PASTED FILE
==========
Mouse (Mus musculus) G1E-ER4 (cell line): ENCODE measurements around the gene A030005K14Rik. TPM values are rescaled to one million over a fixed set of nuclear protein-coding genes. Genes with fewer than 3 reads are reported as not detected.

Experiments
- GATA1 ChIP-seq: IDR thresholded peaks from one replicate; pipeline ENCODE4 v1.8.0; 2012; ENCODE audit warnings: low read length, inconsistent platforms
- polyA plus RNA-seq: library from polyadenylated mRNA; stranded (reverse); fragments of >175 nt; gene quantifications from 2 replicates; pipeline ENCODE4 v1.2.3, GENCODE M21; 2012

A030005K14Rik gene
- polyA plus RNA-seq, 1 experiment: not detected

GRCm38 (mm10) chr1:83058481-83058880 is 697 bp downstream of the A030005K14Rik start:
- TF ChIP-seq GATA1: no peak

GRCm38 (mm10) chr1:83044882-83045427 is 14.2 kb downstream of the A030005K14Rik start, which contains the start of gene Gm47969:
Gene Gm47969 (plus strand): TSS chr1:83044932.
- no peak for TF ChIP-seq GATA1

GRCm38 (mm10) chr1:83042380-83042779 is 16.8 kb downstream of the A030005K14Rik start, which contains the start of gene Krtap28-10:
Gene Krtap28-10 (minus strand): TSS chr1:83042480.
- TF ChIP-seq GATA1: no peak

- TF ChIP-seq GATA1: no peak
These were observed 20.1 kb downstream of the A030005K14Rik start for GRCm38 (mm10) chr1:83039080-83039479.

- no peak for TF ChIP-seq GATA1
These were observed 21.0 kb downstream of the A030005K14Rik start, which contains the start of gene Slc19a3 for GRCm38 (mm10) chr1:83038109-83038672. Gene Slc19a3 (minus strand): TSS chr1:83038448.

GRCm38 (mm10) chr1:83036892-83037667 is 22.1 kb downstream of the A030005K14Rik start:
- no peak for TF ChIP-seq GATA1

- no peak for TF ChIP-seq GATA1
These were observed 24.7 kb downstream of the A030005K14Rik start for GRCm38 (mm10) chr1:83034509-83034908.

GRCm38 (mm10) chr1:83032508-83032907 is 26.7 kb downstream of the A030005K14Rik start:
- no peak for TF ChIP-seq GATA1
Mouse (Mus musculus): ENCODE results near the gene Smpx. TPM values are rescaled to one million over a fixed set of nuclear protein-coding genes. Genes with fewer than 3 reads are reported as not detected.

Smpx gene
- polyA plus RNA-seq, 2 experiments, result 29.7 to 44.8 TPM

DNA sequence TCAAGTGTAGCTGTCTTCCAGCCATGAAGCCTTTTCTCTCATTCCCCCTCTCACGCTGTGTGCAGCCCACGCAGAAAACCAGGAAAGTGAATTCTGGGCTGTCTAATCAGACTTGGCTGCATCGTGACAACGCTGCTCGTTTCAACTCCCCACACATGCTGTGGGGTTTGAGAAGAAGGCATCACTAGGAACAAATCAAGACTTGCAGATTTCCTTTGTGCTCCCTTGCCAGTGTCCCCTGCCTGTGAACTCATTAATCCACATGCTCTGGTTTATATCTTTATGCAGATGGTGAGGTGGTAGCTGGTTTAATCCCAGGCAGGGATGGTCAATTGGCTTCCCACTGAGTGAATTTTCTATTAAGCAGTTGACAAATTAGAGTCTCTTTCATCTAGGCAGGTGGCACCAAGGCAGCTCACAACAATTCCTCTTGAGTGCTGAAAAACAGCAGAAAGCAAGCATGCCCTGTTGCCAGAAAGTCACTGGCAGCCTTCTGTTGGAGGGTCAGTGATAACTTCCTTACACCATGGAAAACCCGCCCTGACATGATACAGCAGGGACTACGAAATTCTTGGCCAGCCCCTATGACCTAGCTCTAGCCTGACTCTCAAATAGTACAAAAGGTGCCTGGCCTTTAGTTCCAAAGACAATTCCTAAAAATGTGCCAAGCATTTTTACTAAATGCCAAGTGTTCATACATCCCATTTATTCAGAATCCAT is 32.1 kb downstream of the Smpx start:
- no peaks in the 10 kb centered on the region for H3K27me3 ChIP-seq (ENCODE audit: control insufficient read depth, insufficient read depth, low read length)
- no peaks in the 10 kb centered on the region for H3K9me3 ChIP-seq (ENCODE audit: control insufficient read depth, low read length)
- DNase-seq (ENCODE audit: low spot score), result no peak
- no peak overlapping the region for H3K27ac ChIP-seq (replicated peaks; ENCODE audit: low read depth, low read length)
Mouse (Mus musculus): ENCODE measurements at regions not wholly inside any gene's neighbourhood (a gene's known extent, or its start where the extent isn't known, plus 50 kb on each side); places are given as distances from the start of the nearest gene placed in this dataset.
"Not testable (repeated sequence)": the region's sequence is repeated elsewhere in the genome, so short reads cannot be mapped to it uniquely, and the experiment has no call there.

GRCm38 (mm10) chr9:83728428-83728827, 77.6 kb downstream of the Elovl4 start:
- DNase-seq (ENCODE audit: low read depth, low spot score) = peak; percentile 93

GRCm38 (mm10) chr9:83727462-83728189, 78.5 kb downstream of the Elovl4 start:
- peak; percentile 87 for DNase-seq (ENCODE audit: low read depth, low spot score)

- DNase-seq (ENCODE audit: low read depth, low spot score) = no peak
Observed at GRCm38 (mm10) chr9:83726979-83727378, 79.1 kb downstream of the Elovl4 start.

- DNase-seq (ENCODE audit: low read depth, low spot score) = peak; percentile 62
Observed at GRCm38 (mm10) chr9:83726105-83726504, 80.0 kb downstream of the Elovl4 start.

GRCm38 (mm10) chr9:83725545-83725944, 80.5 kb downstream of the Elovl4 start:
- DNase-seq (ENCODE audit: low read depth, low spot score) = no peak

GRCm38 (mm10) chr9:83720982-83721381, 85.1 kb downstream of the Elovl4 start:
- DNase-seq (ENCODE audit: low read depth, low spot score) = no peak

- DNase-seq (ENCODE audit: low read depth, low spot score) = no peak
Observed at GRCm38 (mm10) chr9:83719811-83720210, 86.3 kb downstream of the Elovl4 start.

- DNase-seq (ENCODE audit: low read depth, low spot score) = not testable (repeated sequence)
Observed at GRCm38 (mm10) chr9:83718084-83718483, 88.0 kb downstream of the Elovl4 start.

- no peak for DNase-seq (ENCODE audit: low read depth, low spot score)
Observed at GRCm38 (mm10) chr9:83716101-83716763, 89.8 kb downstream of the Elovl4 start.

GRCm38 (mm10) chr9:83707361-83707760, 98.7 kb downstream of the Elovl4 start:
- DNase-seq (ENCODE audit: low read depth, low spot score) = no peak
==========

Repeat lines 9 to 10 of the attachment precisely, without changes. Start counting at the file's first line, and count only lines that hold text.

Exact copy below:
GRCm38 (mm10) chr1:83044882-83045427 is 14.2 kb downstream of the A030005K14Rik start, which contains the start of gene Gm47969:
Gene Gm47969 (plus strand): TSS chr1:83044932.